Gut Bacteria May Help Prevent, Treat Kidney Stones, Mouse Study Shows

Gut Bacteria May Help Prevent, Treat Kidney Stones, Mouse Study Shows

Factors produced by the bacteria Oxalobacter formigenes may prevent or treat kidney stones, which can lead to chronic kidney disease, according to new research,

The mouse study, “Oxalobacter formigenes-Derived Bioactive Factors Stimulate Oxalate Transport by Intestinal Epithelial Cells,” was published in the Journal of the American Society of Nephrology.

Kidney stone disease is the second most prevalent kidney disease in the U.S. after hypertension, and has no specific therapy. Colonization by Oxalobacter formigenes, however, has been associated with a reduced risk of kidney stones.

Oxalate is a small anion produced in the intestine. Under certain conditions, the excretion of oxalate by the kidneys is accompanied by the formation of kidney stones because oxalate can bind to calcium, forming calcium-oxalate stones. For this reason, elevated levels of oxalate in the urine serve as an indicator for high kidney stone risk.

However, Oxalobacter formigenes living in the intestines use oxalate as an energy source for its survival, reducing the amount of oxalate that has to be excreted by the kidneys and, as a result, the risk of stone formation.

Researchers from the University of Chicago used human intestinal cells grown in tissue culture and in mice to better understand the role and activity of these bacteria in the regulation of oxalate levels. They observed that certain molecules produced by the bacteria stimulate oxalate transport by the human intestinal cells.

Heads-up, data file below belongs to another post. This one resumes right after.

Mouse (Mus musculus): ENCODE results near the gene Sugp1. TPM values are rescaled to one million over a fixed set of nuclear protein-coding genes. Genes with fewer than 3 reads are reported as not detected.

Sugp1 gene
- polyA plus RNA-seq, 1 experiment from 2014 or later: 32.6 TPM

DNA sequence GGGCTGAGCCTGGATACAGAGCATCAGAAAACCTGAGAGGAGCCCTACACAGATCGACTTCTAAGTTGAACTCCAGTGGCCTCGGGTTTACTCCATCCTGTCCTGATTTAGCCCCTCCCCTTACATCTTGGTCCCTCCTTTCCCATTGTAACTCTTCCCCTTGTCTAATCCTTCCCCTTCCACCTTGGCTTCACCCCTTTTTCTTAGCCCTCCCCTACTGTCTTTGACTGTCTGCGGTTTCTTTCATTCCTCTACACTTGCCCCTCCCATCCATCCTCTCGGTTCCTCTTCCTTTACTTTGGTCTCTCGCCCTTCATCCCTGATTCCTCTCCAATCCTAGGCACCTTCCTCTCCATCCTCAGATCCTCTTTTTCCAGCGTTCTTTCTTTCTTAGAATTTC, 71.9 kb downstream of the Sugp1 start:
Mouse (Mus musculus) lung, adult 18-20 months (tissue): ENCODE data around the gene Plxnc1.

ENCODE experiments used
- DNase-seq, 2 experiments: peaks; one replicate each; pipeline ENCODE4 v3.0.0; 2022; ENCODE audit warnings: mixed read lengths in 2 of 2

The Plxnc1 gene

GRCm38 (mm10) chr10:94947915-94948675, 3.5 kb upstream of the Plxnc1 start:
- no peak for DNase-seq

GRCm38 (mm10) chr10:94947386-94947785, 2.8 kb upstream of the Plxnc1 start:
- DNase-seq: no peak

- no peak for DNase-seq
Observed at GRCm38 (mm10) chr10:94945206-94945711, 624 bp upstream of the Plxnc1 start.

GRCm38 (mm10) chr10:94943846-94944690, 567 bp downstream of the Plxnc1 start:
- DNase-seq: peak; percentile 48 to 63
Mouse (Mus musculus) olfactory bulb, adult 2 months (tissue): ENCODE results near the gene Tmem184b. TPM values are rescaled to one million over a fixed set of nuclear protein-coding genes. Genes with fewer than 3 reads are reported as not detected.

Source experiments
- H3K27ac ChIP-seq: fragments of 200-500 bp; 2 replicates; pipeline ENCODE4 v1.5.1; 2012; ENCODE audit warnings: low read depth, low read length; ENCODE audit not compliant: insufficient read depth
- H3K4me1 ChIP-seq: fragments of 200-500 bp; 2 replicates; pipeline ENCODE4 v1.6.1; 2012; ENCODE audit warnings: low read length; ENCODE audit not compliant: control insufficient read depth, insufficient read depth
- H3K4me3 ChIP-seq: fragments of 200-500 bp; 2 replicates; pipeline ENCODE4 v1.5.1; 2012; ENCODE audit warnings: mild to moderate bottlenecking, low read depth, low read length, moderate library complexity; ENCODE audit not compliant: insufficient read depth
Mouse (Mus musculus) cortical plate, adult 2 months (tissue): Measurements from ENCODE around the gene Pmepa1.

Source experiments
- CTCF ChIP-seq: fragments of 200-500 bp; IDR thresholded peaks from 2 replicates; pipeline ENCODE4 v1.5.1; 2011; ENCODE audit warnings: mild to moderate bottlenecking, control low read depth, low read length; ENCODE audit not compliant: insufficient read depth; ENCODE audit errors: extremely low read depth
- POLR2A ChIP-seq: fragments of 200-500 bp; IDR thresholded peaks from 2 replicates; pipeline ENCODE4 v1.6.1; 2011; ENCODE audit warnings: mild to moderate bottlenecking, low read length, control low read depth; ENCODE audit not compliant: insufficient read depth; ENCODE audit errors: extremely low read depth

The team also identified in mice which molecular pathway is activated by the bacterial molecules to promote this transport. This pathway includes a protein transporter called SLC26A6; when inhibited, this protein could no longer participate in oxalate transport.

Oxalobacter formigenes factors promoted a notable reduction of oxalate levels in the urine by approximately 33 percent in mice.

“Probiotic bacteria have several health benefits,” Dr. Hatim Hassan, MD, PhD, the lead author of the study, said in a news release. “However, the difficulties in determining intestinal bacterial bioavailability and biosafety concerns when administering live probiotics are potential problems facing current probiotics clinical applications. Developing probiotics-derived factors as novel therapeutic agents is an alternative approach that addresses such concerns.”

“The fact that these factors retain their biological activity and can effectively reduce urinary oxalate excretion in mice indicates their significant potential as novel therapeutic agents, and provides a compelling reason for the aggressive pursuit of their characterization, which is currently underway,” he added.

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Joana brings more than 8 years of academic research and experience as well as Scientific writing and editing to her role as a Science and Research writer. She also served as a Postdoctoral Researcher at the Center for Neuroscience and Cell Biology in Coimbra, Portugal, where she also received her PhD in Health Science and Technologies, with a specialty in Molecular and Cellular Biology.

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